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Near Optimal Signal Recovery From Random Projections: Universal Encoding Strategies?
, 2004
"... Suppose we are given a vector f in RN. How many linear measurements do we need to make about f to be able to recover f to within precision ɛ in the Euclidean (ℓ2) metric? Or more exactly, suppose we are interested in a class F of such objects— discrete digital signals, images, etc; how many linear m ..."
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Cited by 1513 (20 self)
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as the class F of those elements whose entries obey the power decay law f  (n) ≤ C · n −1/p. We take measurements 〈f, Xk〉, k = 1,..., K, where the Xk are Ndimensional Gaussian
A classification and comparison framework for software architecture description languages
 IEEE Transactions on Software Engineering
, 2000
"... Software architectures shift the focus of developers from linesofcode to coarsergrained architectural elements and their overall interconnection structure. Architecture description languages (ADLs) have been proposed as modeling notations to support architecturebased development. There is, howev ..."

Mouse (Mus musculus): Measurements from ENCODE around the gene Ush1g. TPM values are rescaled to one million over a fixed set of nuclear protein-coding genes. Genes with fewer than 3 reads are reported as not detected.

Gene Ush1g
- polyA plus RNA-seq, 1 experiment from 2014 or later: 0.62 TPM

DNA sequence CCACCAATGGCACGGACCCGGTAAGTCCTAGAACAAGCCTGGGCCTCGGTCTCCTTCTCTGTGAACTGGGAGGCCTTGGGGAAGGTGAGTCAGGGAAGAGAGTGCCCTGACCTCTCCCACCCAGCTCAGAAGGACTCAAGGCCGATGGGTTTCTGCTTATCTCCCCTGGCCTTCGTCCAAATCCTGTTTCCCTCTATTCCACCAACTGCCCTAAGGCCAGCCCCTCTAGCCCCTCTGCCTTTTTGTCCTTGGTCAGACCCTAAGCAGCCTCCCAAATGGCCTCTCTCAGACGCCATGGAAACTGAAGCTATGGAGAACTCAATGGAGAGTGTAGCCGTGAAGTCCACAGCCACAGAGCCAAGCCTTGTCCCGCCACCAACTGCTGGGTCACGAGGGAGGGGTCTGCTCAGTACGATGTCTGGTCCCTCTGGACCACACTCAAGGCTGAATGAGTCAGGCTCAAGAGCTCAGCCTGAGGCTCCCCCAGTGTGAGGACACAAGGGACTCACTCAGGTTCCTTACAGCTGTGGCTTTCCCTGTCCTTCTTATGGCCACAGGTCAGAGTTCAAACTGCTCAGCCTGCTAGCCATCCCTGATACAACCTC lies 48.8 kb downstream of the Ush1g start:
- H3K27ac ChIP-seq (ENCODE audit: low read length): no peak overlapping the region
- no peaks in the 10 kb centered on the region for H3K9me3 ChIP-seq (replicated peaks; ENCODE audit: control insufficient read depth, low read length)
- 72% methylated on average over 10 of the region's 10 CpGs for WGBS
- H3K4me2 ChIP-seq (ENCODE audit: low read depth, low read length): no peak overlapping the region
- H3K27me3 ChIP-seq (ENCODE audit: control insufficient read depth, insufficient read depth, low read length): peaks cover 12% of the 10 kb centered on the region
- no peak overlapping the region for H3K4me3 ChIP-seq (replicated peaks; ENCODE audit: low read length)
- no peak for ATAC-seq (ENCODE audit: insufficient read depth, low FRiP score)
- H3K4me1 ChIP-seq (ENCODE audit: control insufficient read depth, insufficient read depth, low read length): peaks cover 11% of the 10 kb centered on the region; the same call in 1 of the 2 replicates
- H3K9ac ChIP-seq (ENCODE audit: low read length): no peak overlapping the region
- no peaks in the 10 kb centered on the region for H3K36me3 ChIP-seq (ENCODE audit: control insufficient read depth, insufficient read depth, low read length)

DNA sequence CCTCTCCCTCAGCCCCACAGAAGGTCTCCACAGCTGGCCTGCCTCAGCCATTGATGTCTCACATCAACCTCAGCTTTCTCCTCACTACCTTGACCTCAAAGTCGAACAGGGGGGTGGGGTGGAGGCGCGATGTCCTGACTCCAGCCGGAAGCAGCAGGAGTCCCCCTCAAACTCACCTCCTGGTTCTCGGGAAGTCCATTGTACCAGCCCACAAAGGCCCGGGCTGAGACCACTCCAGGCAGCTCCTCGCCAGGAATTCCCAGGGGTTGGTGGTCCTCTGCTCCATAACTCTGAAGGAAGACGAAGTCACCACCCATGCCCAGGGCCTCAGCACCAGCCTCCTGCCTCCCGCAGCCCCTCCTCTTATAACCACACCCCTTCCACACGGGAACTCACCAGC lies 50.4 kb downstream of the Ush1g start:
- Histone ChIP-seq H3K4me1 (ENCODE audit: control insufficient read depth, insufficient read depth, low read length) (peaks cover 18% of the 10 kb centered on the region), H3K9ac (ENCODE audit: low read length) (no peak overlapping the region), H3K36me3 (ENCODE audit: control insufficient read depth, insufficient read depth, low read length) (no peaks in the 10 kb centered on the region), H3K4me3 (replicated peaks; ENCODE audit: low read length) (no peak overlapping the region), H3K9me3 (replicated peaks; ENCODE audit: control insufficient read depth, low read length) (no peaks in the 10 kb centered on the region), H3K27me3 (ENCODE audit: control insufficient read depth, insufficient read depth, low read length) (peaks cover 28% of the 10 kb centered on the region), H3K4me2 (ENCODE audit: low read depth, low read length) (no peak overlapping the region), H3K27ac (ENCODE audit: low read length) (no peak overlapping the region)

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Cited by 840 (59 self)
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Software architectures shift the focus of developers from linesofcode to coarsergrained architectural elements and their overall interconnection structure. Architecture description languages (ADLs) have been proposed as modeling notations to support architecturebased development. There is
The fundamental properties of natural numbers
 Journal of Formalized Mathematics
, 1989
"... Summary. Some fundamental properties of addition, multiplication, order relations, exact division, the remainder, divisibility, the least common multiple, the greatest common divisor are presented. A proof of Euclid algorithm is also given. MML Identifier:NAT_1. WWW:http://mizar.org/JFM/Vol1/nat_1.h ..."